The best free email service will get you an address and place to send and receive messages, but also so much more. The right service can offer you personal email names to suit a business, or perhaps an account just for registering services where you don't want junk email. But wait, there's more!
The big name email providers like Google, Microsoft, Apple and beyond also offer lots of wider functionality. From calendars that link to your email to auto update when you accept an invite to video conferencing tools that link into that calendar automatically too. Then there is cloud storage, like the 15GB free you get with Google, or OneDrive that comes with Microsoft. Deep integration across smartphones, tablets and computers helps to make it a seamless experience no matter where you are.
These days every service will come with intelligent spam filtering as standard and useful warnings about potentially harmful emails. All that can leave you feeling safe and secure while using these best free email services.
Make sure you have the best web browser (opens in new tab) and a decent smartphone (opens in new tab), tablet (opens in new tab) or computer (opens in new tab) to run the service on and you'll be able to enjoy all that is on offer, usually for free. But there are some services that charge for extra features too, like more storage or feature rich conferencing tools. By reading this guide you can decide if paying extra is something you need to do or if a free service will give you all you need.
The best free email services
1. Gmail: Best Free Email Service overall(opens in new tab)
The joy of Gmail is in the way it’s embedded into the rest of Google’s vast ecosystem of services. If you’re using a YouTube account, Google Docs, or Google Drive, you can hop straight in and start sending and receiving mail. Of course, if you don’t use those services, then that might not mean anything to you.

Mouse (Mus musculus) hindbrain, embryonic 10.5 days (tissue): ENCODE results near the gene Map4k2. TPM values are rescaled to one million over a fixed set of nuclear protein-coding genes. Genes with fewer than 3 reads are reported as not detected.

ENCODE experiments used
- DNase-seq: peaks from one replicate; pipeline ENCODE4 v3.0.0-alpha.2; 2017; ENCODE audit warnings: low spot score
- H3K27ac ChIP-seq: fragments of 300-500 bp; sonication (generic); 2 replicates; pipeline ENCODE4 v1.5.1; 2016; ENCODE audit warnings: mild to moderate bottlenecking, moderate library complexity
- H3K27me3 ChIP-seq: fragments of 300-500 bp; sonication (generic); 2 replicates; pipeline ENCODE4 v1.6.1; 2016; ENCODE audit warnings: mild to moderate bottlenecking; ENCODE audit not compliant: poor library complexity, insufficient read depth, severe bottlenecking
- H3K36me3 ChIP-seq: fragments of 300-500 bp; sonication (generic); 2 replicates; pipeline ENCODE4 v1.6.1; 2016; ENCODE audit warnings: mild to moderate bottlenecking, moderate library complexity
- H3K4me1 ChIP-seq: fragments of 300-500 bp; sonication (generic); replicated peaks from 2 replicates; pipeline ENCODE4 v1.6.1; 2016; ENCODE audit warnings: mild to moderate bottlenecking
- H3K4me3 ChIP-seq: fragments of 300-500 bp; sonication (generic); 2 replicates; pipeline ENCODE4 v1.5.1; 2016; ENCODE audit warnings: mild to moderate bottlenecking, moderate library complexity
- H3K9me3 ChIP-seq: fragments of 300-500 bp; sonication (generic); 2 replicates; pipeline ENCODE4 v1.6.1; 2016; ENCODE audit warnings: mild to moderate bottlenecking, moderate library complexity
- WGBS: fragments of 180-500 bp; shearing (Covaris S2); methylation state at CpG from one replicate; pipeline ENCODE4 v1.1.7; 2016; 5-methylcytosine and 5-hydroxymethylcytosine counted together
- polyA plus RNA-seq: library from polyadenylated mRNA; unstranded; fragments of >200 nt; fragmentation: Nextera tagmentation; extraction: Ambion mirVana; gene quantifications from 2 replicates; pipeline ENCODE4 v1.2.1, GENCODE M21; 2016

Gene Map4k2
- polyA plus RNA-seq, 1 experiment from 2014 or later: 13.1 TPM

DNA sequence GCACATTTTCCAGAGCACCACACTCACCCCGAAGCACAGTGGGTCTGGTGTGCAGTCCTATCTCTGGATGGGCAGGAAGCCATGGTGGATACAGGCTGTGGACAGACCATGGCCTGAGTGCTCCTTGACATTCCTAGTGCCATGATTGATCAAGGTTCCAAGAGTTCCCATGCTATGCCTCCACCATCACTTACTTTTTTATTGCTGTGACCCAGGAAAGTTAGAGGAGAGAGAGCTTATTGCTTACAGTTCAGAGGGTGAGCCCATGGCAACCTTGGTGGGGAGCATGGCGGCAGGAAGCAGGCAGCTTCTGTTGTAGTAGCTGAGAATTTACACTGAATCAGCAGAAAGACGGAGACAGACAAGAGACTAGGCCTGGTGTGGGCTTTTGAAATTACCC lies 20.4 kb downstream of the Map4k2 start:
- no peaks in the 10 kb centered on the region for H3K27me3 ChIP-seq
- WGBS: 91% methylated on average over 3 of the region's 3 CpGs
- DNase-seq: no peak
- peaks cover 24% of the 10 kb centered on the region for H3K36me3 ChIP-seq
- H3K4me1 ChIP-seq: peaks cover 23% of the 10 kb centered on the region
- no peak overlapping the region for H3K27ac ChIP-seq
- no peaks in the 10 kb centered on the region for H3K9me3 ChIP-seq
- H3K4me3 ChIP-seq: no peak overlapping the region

With the ability to import social media contacts and built-in translation features, it’s an ideal way to keep in touch with friends and long-distance contacts alike, as well as excellent instant-messaging options via Google Hangouts (with a video chat option, too).
There’s also no inbox adverts, great virus scanning, and a 25MB attachment limit. The only real issue is how Google uses your data – when you get rid of spam emails, search your inbox, or even just open your emails, your data is sent anonymously to Google which they use for targeted ads. Something to consider, for sure.
- Read our full Gmail review (opens in new tab)
2. Outlook: Best for Windows and Office users
Microsoft’s web-based version of Outlook is excellent, offering an easy to navigate inbox, great folder support, and integration with the likes of Trello, Dropbox and more.
The calendar is one of the best around, and OneDrive is a great cloud storage solution. There’s also integration with Skype and Microsoft Teams for messaging and video chat, and if you’ve used a Hotmail, Xbox, or MSN Messenger account in the past, you’ll find setup almost instant.
You can also have Outlook read an email out loud for you via the ‘Immersive Reading Mode’, which also makes it easier to, well, read.
There is one major blemish to Outlook, though. Inbox advertisements tend to clash with the rest of its sleek aesthetic, sticking out like a sore thumb. There’s a premium version on offer that removes these, but they’re distracting enough for users to consider looking elsewhere.
Outlook also offers one of the best mobile apps you can find, and it works with other email providers.
- Read our full Outlook review (opens in new tab)
3. Proton: Best for anonymity
Proton’s email service is a little different to many providers. It’s barebones for the most part, with a very small (500MB) inbox limit – that’s only around 1200 messages. That said, they’re all encrypted. In fact, your sent emails are encrypted too, and will only be decrypted once they reach the recipient.
That encryption is a double-edged sword – while it means your ProtonMail account is protected by a secure password recovery process (preventing others from accessing your account), if you reset your password your entire account will be cleared. That means your inbox, outgoing mail, and even anything you were saving for later will be gone.
As a result of this, it’s ideal as a backup account to one of the larger, more fully-featured (but arguably less secure) email providers on this list for when you need to send secure mail.